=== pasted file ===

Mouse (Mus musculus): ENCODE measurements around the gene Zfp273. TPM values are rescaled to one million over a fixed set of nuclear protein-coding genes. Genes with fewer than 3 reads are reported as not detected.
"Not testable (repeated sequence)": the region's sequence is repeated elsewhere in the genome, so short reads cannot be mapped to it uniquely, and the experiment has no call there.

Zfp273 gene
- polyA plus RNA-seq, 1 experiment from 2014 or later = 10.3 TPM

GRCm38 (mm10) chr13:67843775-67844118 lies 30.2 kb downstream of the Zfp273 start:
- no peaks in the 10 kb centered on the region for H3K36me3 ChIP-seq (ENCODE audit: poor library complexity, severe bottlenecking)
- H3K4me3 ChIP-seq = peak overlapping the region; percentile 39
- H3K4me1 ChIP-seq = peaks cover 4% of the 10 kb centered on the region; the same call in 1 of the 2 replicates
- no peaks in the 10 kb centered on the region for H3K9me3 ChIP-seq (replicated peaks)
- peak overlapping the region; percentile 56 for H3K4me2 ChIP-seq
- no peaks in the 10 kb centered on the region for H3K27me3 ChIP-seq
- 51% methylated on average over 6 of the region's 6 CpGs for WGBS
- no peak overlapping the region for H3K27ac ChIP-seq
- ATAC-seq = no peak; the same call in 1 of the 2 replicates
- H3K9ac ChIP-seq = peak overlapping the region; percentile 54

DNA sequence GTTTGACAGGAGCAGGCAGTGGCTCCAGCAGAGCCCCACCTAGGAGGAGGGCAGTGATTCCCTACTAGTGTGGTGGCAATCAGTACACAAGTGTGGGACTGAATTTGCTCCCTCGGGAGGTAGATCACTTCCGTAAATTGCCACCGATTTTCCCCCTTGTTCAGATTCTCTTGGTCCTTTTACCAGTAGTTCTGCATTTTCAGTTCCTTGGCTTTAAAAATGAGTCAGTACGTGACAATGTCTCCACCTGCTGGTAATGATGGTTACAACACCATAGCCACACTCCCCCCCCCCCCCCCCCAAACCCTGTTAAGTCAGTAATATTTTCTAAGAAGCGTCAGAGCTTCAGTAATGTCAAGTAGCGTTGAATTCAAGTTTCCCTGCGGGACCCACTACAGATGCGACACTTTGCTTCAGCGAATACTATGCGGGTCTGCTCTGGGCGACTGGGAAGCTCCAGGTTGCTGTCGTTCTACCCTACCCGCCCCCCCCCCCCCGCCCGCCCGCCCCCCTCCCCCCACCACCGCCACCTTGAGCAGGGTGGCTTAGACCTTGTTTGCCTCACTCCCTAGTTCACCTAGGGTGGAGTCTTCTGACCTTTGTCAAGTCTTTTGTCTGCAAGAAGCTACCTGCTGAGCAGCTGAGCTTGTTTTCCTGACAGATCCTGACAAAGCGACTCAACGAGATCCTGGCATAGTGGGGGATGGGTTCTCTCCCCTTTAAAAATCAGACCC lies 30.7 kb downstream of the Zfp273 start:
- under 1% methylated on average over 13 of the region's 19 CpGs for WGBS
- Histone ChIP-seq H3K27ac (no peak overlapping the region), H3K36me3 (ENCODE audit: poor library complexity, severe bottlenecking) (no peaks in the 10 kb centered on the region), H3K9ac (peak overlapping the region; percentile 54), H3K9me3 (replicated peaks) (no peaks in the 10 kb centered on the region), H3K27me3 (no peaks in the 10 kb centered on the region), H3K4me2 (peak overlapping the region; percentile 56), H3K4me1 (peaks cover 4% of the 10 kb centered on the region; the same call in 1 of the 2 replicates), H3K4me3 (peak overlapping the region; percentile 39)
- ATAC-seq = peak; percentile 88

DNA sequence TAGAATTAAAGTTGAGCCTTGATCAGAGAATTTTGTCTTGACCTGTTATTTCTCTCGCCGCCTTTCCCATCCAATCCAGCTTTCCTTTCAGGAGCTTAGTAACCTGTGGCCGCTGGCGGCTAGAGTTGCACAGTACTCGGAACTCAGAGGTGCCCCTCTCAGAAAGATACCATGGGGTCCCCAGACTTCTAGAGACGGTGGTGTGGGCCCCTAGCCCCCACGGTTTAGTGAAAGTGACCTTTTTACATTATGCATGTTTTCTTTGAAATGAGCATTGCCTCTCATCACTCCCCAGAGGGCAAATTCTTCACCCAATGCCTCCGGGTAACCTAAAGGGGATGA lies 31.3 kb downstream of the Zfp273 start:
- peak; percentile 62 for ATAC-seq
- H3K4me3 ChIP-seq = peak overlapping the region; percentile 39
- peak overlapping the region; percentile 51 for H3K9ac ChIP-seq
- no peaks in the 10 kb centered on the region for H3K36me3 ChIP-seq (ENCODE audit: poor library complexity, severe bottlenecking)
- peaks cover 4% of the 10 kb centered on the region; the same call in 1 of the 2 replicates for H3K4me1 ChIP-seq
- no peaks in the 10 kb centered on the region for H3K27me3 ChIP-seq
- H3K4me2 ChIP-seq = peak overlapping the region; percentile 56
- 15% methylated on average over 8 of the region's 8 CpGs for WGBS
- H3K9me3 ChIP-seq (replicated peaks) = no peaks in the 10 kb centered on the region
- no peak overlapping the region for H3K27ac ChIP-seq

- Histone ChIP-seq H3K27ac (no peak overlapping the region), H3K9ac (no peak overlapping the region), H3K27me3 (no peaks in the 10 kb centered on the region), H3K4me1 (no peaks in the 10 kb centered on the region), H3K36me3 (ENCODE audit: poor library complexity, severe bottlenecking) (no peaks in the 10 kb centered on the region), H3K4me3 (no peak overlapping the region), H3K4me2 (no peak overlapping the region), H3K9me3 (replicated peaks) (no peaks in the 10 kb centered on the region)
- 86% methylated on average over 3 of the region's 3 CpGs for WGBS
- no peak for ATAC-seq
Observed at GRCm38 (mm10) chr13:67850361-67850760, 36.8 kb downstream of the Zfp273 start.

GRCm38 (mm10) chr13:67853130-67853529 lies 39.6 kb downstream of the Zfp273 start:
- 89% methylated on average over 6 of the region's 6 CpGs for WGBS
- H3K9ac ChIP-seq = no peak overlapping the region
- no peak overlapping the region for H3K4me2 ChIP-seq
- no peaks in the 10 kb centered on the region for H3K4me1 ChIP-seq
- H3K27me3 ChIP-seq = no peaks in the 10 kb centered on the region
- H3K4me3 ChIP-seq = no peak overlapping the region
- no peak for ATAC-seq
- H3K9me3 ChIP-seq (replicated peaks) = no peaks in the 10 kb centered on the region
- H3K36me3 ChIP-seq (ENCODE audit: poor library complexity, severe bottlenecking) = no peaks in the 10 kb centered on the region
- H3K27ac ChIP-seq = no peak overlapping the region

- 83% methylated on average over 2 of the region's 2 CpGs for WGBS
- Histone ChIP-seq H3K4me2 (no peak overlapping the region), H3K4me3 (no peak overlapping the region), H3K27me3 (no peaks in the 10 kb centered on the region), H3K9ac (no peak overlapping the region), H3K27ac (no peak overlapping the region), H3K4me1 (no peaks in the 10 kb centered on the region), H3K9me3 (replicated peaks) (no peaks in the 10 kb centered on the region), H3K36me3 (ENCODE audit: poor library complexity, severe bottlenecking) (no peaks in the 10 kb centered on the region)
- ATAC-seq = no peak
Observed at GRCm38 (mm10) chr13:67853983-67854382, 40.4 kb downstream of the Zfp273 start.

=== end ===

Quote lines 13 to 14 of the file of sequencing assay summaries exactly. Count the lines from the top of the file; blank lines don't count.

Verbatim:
- no peak overlapping the region for H3K27ac ChIP-seq
- ATAC-seq = no peak; the same call in 1 of the 2 replicates